On Tuesday, December 13, 2016, President Obama signed the 21st Century Cures Act remarking that "those of us called upon to lead this country have a duty" to stand by the families and communities struggling with addiction. The significant funding included in the bill will help fight the ongoing opioid crisis, authorizing $1 billion in grants to states over the next two years. The National Council applauds Congress for the addiction and mental health provisions that will support community behavioral health providers in expanding access and looks to Congress to act quickly and include full funding for these provisions in the FY2017 appropriations package.
INTEGRATION & CLINICAL PRACTICES
State Initiatives Addressing the Opioid Epidemic
National Council’s new interactive map highlights the governor-led initiatives addressing this issue while also supporting initiatives produced by state agencies and legislatures. Learn more.
New Tools to Advance Parity Implementation
In the next few weeks, the National Council will be releasing two new tools to advance implementation of the federal parity law in states. Be on the lookout for contracting tools to help states and providers use their contracts with managed care companies to improve parity compliance in the Medicaid system. Stay tuned for model state parity legislation, developed in collaboration with national partners, and accompanying advocacy tools that members can use with the state legislators.
Connecting Pregnant Women to Addiction Treatment
180 Health, a Nashville startup, is working to identify women who are at risk for having babies with neonatal abstinence syndrome and connect them with peer advocates who can link them to multidisciplinary care. Read more.
The Conversation on Addiction at NatCon17
The 2017 National Council Conference focuses on addictions with a faculty of leading minds — from the worlds of government and policy; research and treatment; education and criminal justice; purchasers and payers; prevention and recovery; and entertainment and journalism. Learn more about the conference and register here.
Addressing Opioid Overdose and Opioid Use Disorder in Hospitals
Join Michael Botticelli, Director of the White House Office of National Drug Control Policy, and an expert panel on Tuesday, December 20 at 4:00 pm ET to learn how hospitals are aiding individuals who have opioid use disorder and guided individuals who have suffered overdose to treatment. Register here. Register here.
Incorporate Key Findings from the Surgeon General’s Report into Your Practice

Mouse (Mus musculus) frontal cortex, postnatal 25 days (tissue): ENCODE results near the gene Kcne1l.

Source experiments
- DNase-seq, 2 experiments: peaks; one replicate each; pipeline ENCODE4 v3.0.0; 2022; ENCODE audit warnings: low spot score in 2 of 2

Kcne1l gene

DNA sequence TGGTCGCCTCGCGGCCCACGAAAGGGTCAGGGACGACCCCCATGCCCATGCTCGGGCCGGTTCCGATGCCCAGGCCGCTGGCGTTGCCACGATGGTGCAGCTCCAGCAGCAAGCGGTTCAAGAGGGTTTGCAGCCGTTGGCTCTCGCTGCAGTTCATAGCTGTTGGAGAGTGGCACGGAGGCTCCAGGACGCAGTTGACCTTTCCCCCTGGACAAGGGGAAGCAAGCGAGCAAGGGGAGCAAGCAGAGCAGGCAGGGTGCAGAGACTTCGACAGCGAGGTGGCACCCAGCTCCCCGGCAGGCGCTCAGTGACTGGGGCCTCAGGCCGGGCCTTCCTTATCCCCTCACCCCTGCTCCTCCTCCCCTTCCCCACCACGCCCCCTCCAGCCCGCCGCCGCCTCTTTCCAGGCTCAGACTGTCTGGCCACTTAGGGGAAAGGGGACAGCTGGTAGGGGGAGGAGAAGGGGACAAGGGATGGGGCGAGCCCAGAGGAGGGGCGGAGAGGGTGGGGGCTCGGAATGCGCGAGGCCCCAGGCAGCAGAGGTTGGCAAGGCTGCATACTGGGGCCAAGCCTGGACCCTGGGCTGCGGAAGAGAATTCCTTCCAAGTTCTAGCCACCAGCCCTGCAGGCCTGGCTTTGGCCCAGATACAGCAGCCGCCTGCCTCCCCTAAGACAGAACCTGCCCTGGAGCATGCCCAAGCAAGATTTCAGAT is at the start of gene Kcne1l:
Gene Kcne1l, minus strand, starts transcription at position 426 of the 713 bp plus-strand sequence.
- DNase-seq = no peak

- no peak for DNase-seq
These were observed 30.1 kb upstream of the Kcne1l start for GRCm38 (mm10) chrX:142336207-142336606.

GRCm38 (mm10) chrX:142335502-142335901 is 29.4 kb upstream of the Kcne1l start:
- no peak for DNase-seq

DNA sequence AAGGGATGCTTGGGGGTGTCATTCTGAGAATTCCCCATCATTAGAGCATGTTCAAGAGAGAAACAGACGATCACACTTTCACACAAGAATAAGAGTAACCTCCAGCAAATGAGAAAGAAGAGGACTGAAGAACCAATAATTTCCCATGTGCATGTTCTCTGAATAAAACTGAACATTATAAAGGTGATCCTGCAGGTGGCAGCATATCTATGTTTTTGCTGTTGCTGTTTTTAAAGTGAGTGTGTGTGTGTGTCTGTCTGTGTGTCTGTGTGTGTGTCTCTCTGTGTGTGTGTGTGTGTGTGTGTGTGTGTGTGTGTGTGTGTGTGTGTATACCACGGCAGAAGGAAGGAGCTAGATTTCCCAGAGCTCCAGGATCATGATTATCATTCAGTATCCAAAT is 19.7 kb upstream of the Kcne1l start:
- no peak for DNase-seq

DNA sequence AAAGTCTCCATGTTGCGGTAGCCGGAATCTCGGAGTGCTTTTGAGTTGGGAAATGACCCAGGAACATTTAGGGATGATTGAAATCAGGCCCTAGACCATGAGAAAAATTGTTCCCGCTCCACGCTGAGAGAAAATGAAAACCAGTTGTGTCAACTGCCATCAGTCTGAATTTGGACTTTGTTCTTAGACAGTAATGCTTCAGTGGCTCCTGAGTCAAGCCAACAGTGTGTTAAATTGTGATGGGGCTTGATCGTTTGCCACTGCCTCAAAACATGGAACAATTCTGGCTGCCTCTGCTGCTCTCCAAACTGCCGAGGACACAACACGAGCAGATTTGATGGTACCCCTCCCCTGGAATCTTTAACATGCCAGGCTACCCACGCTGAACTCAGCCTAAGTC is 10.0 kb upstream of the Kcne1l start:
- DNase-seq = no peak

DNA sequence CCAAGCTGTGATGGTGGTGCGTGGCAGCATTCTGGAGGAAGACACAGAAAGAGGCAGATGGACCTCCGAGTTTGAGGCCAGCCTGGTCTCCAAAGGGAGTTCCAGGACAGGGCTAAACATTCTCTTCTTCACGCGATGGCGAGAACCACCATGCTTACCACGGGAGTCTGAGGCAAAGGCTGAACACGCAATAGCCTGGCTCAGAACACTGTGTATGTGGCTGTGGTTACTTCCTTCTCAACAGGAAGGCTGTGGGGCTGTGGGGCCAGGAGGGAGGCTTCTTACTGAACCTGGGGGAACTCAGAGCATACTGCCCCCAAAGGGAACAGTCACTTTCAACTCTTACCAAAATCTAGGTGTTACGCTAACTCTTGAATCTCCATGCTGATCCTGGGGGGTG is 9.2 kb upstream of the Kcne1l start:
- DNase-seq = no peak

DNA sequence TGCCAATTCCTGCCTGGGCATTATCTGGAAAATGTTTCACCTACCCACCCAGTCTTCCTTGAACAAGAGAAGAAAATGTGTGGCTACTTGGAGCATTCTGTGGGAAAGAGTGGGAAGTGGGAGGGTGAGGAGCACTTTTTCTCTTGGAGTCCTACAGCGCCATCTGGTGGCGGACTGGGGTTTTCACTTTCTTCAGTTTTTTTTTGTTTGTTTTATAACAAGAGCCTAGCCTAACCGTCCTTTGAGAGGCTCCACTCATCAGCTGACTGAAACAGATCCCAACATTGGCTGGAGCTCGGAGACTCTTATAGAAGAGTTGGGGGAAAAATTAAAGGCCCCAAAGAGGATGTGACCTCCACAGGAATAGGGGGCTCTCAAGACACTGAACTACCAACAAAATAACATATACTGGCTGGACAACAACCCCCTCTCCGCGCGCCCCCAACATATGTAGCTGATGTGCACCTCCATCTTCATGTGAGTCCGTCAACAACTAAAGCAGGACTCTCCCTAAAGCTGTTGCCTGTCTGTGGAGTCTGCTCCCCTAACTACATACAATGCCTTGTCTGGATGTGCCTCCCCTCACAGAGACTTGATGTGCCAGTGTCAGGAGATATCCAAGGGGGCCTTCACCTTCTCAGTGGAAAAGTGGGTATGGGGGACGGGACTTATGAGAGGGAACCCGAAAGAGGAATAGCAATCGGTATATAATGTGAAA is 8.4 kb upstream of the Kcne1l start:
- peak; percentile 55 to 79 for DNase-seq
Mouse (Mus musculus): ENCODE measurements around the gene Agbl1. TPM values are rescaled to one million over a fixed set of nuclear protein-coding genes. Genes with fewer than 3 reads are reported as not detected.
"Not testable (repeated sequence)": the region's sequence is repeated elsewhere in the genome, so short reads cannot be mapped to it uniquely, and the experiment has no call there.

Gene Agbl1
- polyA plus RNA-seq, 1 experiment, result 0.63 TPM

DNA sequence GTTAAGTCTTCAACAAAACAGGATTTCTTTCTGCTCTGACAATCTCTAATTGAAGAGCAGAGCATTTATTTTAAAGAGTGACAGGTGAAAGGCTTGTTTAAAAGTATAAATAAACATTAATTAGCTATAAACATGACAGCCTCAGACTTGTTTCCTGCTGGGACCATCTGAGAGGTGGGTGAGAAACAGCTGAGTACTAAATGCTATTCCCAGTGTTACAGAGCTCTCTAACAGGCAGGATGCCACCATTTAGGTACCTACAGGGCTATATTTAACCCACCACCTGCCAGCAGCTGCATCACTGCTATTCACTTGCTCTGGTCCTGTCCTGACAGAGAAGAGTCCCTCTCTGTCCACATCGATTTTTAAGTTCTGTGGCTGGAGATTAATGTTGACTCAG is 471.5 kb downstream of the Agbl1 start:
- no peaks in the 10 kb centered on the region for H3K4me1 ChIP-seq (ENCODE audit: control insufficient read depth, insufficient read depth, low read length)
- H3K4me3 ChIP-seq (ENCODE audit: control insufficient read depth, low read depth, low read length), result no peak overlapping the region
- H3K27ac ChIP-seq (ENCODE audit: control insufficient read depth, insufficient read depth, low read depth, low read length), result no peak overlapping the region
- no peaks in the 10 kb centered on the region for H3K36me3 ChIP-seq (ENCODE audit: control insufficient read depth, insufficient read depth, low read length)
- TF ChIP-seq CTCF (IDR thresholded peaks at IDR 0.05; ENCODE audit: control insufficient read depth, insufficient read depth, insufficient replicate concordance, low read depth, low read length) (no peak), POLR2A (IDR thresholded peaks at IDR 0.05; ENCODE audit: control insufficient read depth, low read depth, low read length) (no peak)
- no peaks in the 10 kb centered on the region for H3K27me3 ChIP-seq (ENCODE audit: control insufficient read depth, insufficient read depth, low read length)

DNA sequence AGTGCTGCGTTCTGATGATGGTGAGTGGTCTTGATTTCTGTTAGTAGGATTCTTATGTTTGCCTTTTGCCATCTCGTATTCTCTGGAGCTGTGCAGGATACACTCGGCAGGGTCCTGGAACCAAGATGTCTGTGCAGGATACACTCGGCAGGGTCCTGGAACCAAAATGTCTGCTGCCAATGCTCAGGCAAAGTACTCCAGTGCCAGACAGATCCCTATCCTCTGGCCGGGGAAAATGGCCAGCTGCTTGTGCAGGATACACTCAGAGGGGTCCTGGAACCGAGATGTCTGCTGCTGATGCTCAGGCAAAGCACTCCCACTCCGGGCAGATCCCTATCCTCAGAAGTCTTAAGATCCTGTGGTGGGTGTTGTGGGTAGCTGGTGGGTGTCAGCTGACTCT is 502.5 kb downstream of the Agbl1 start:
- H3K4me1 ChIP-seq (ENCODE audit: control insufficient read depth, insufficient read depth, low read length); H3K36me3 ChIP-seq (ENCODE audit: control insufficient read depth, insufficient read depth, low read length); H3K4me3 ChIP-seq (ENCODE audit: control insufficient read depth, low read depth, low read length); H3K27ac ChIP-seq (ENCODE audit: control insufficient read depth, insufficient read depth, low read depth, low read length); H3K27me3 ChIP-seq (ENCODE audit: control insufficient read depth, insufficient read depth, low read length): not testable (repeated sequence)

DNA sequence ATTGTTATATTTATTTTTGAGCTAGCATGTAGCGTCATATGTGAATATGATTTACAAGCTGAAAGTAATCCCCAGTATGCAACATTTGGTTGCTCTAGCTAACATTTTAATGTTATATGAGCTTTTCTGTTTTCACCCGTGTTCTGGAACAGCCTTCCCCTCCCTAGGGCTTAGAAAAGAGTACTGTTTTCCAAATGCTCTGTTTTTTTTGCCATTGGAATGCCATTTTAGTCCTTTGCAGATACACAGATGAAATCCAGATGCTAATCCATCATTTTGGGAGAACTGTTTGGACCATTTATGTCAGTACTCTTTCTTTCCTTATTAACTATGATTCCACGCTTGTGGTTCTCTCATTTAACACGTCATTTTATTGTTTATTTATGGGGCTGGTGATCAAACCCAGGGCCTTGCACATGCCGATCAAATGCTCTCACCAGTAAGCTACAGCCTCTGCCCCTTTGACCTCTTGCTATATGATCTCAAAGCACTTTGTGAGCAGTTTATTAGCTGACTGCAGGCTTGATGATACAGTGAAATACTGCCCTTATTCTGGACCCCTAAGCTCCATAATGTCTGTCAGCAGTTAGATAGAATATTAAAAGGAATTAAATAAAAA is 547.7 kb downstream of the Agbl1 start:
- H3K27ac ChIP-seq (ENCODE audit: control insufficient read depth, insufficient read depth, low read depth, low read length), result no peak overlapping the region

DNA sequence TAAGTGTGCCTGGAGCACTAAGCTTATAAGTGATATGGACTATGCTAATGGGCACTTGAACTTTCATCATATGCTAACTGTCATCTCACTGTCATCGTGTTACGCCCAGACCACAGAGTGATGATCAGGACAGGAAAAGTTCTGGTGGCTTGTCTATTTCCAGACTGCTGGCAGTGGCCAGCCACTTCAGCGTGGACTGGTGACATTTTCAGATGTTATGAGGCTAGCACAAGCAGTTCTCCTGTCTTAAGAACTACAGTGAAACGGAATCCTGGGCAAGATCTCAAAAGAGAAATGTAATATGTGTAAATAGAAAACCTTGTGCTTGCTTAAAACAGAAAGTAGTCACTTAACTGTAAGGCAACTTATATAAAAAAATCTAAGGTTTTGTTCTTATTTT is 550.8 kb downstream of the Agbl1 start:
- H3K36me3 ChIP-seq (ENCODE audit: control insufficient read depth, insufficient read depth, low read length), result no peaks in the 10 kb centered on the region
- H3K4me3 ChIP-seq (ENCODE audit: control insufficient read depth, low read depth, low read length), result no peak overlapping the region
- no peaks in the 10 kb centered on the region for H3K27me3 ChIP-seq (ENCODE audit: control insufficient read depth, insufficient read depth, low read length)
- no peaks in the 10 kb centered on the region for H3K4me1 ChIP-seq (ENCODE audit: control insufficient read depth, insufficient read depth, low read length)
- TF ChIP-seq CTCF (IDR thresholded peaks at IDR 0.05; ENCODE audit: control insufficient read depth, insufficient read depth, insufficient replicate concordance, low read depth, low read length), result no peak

Join this CIHS webinar on Thursday, January 5 at 3:00 pm ET to hear from one of the author's of the Surgeon General's Report on Alcohol, Drugs and Health as she discusses the efforts needed to support integrating screening, assessments, interventions, use of medications and care coordination to address substance use. Register here.
DATA AND RESEARCH
Heroin Deaths Surpass Gun Homicides for the First Time
In a grim milestone, more people died from heroin-related causes than from gun homicides in 2015, figures from the Centers for Disease Control and Prevention show. As recently as 2007, gun homicides outnumbered heroin deaths by more than 5 to 1. Read more.
How Fitness Fights Addiction
A new study by the University of Sydney put a group of dependent cannabis users on a program of aerobic exercise to discover if exercise can help tame the cravings and symptoms of withdrawal that can make it hard to quit any addictive drug. Read more.
Studying the Effectiveness of Vivitrol in Prison Population
In a study sponsored by the National Institute on Drug Abuse, about 300 offenders — most of them heroin users on probation or parole — were randomly assigned to receive either Vivitrol or brief counseling and referral to a treatment program. After six months, the Vivitrol group had a lower rate of relapse. Read more.
Fighting Opioid Abuse in Tribal Communities
The overdose death rate among Native Americans is three times the rate in the general population. As the opioid epidemic surges, many tribes are investing in treatment and specialized housing on the reservation. Read more.
MAT Improves Outcomes for Patients with Opioid Use Disorder
New study shows that MAT is the most effective treatment for opioid use disorder. Improving awareness of how MAT works, ensuring comprehensive coverage of all services and expanding access to eligible providers will be key to curbing the opioid epidemic. Read more.
(Blog content from National Council)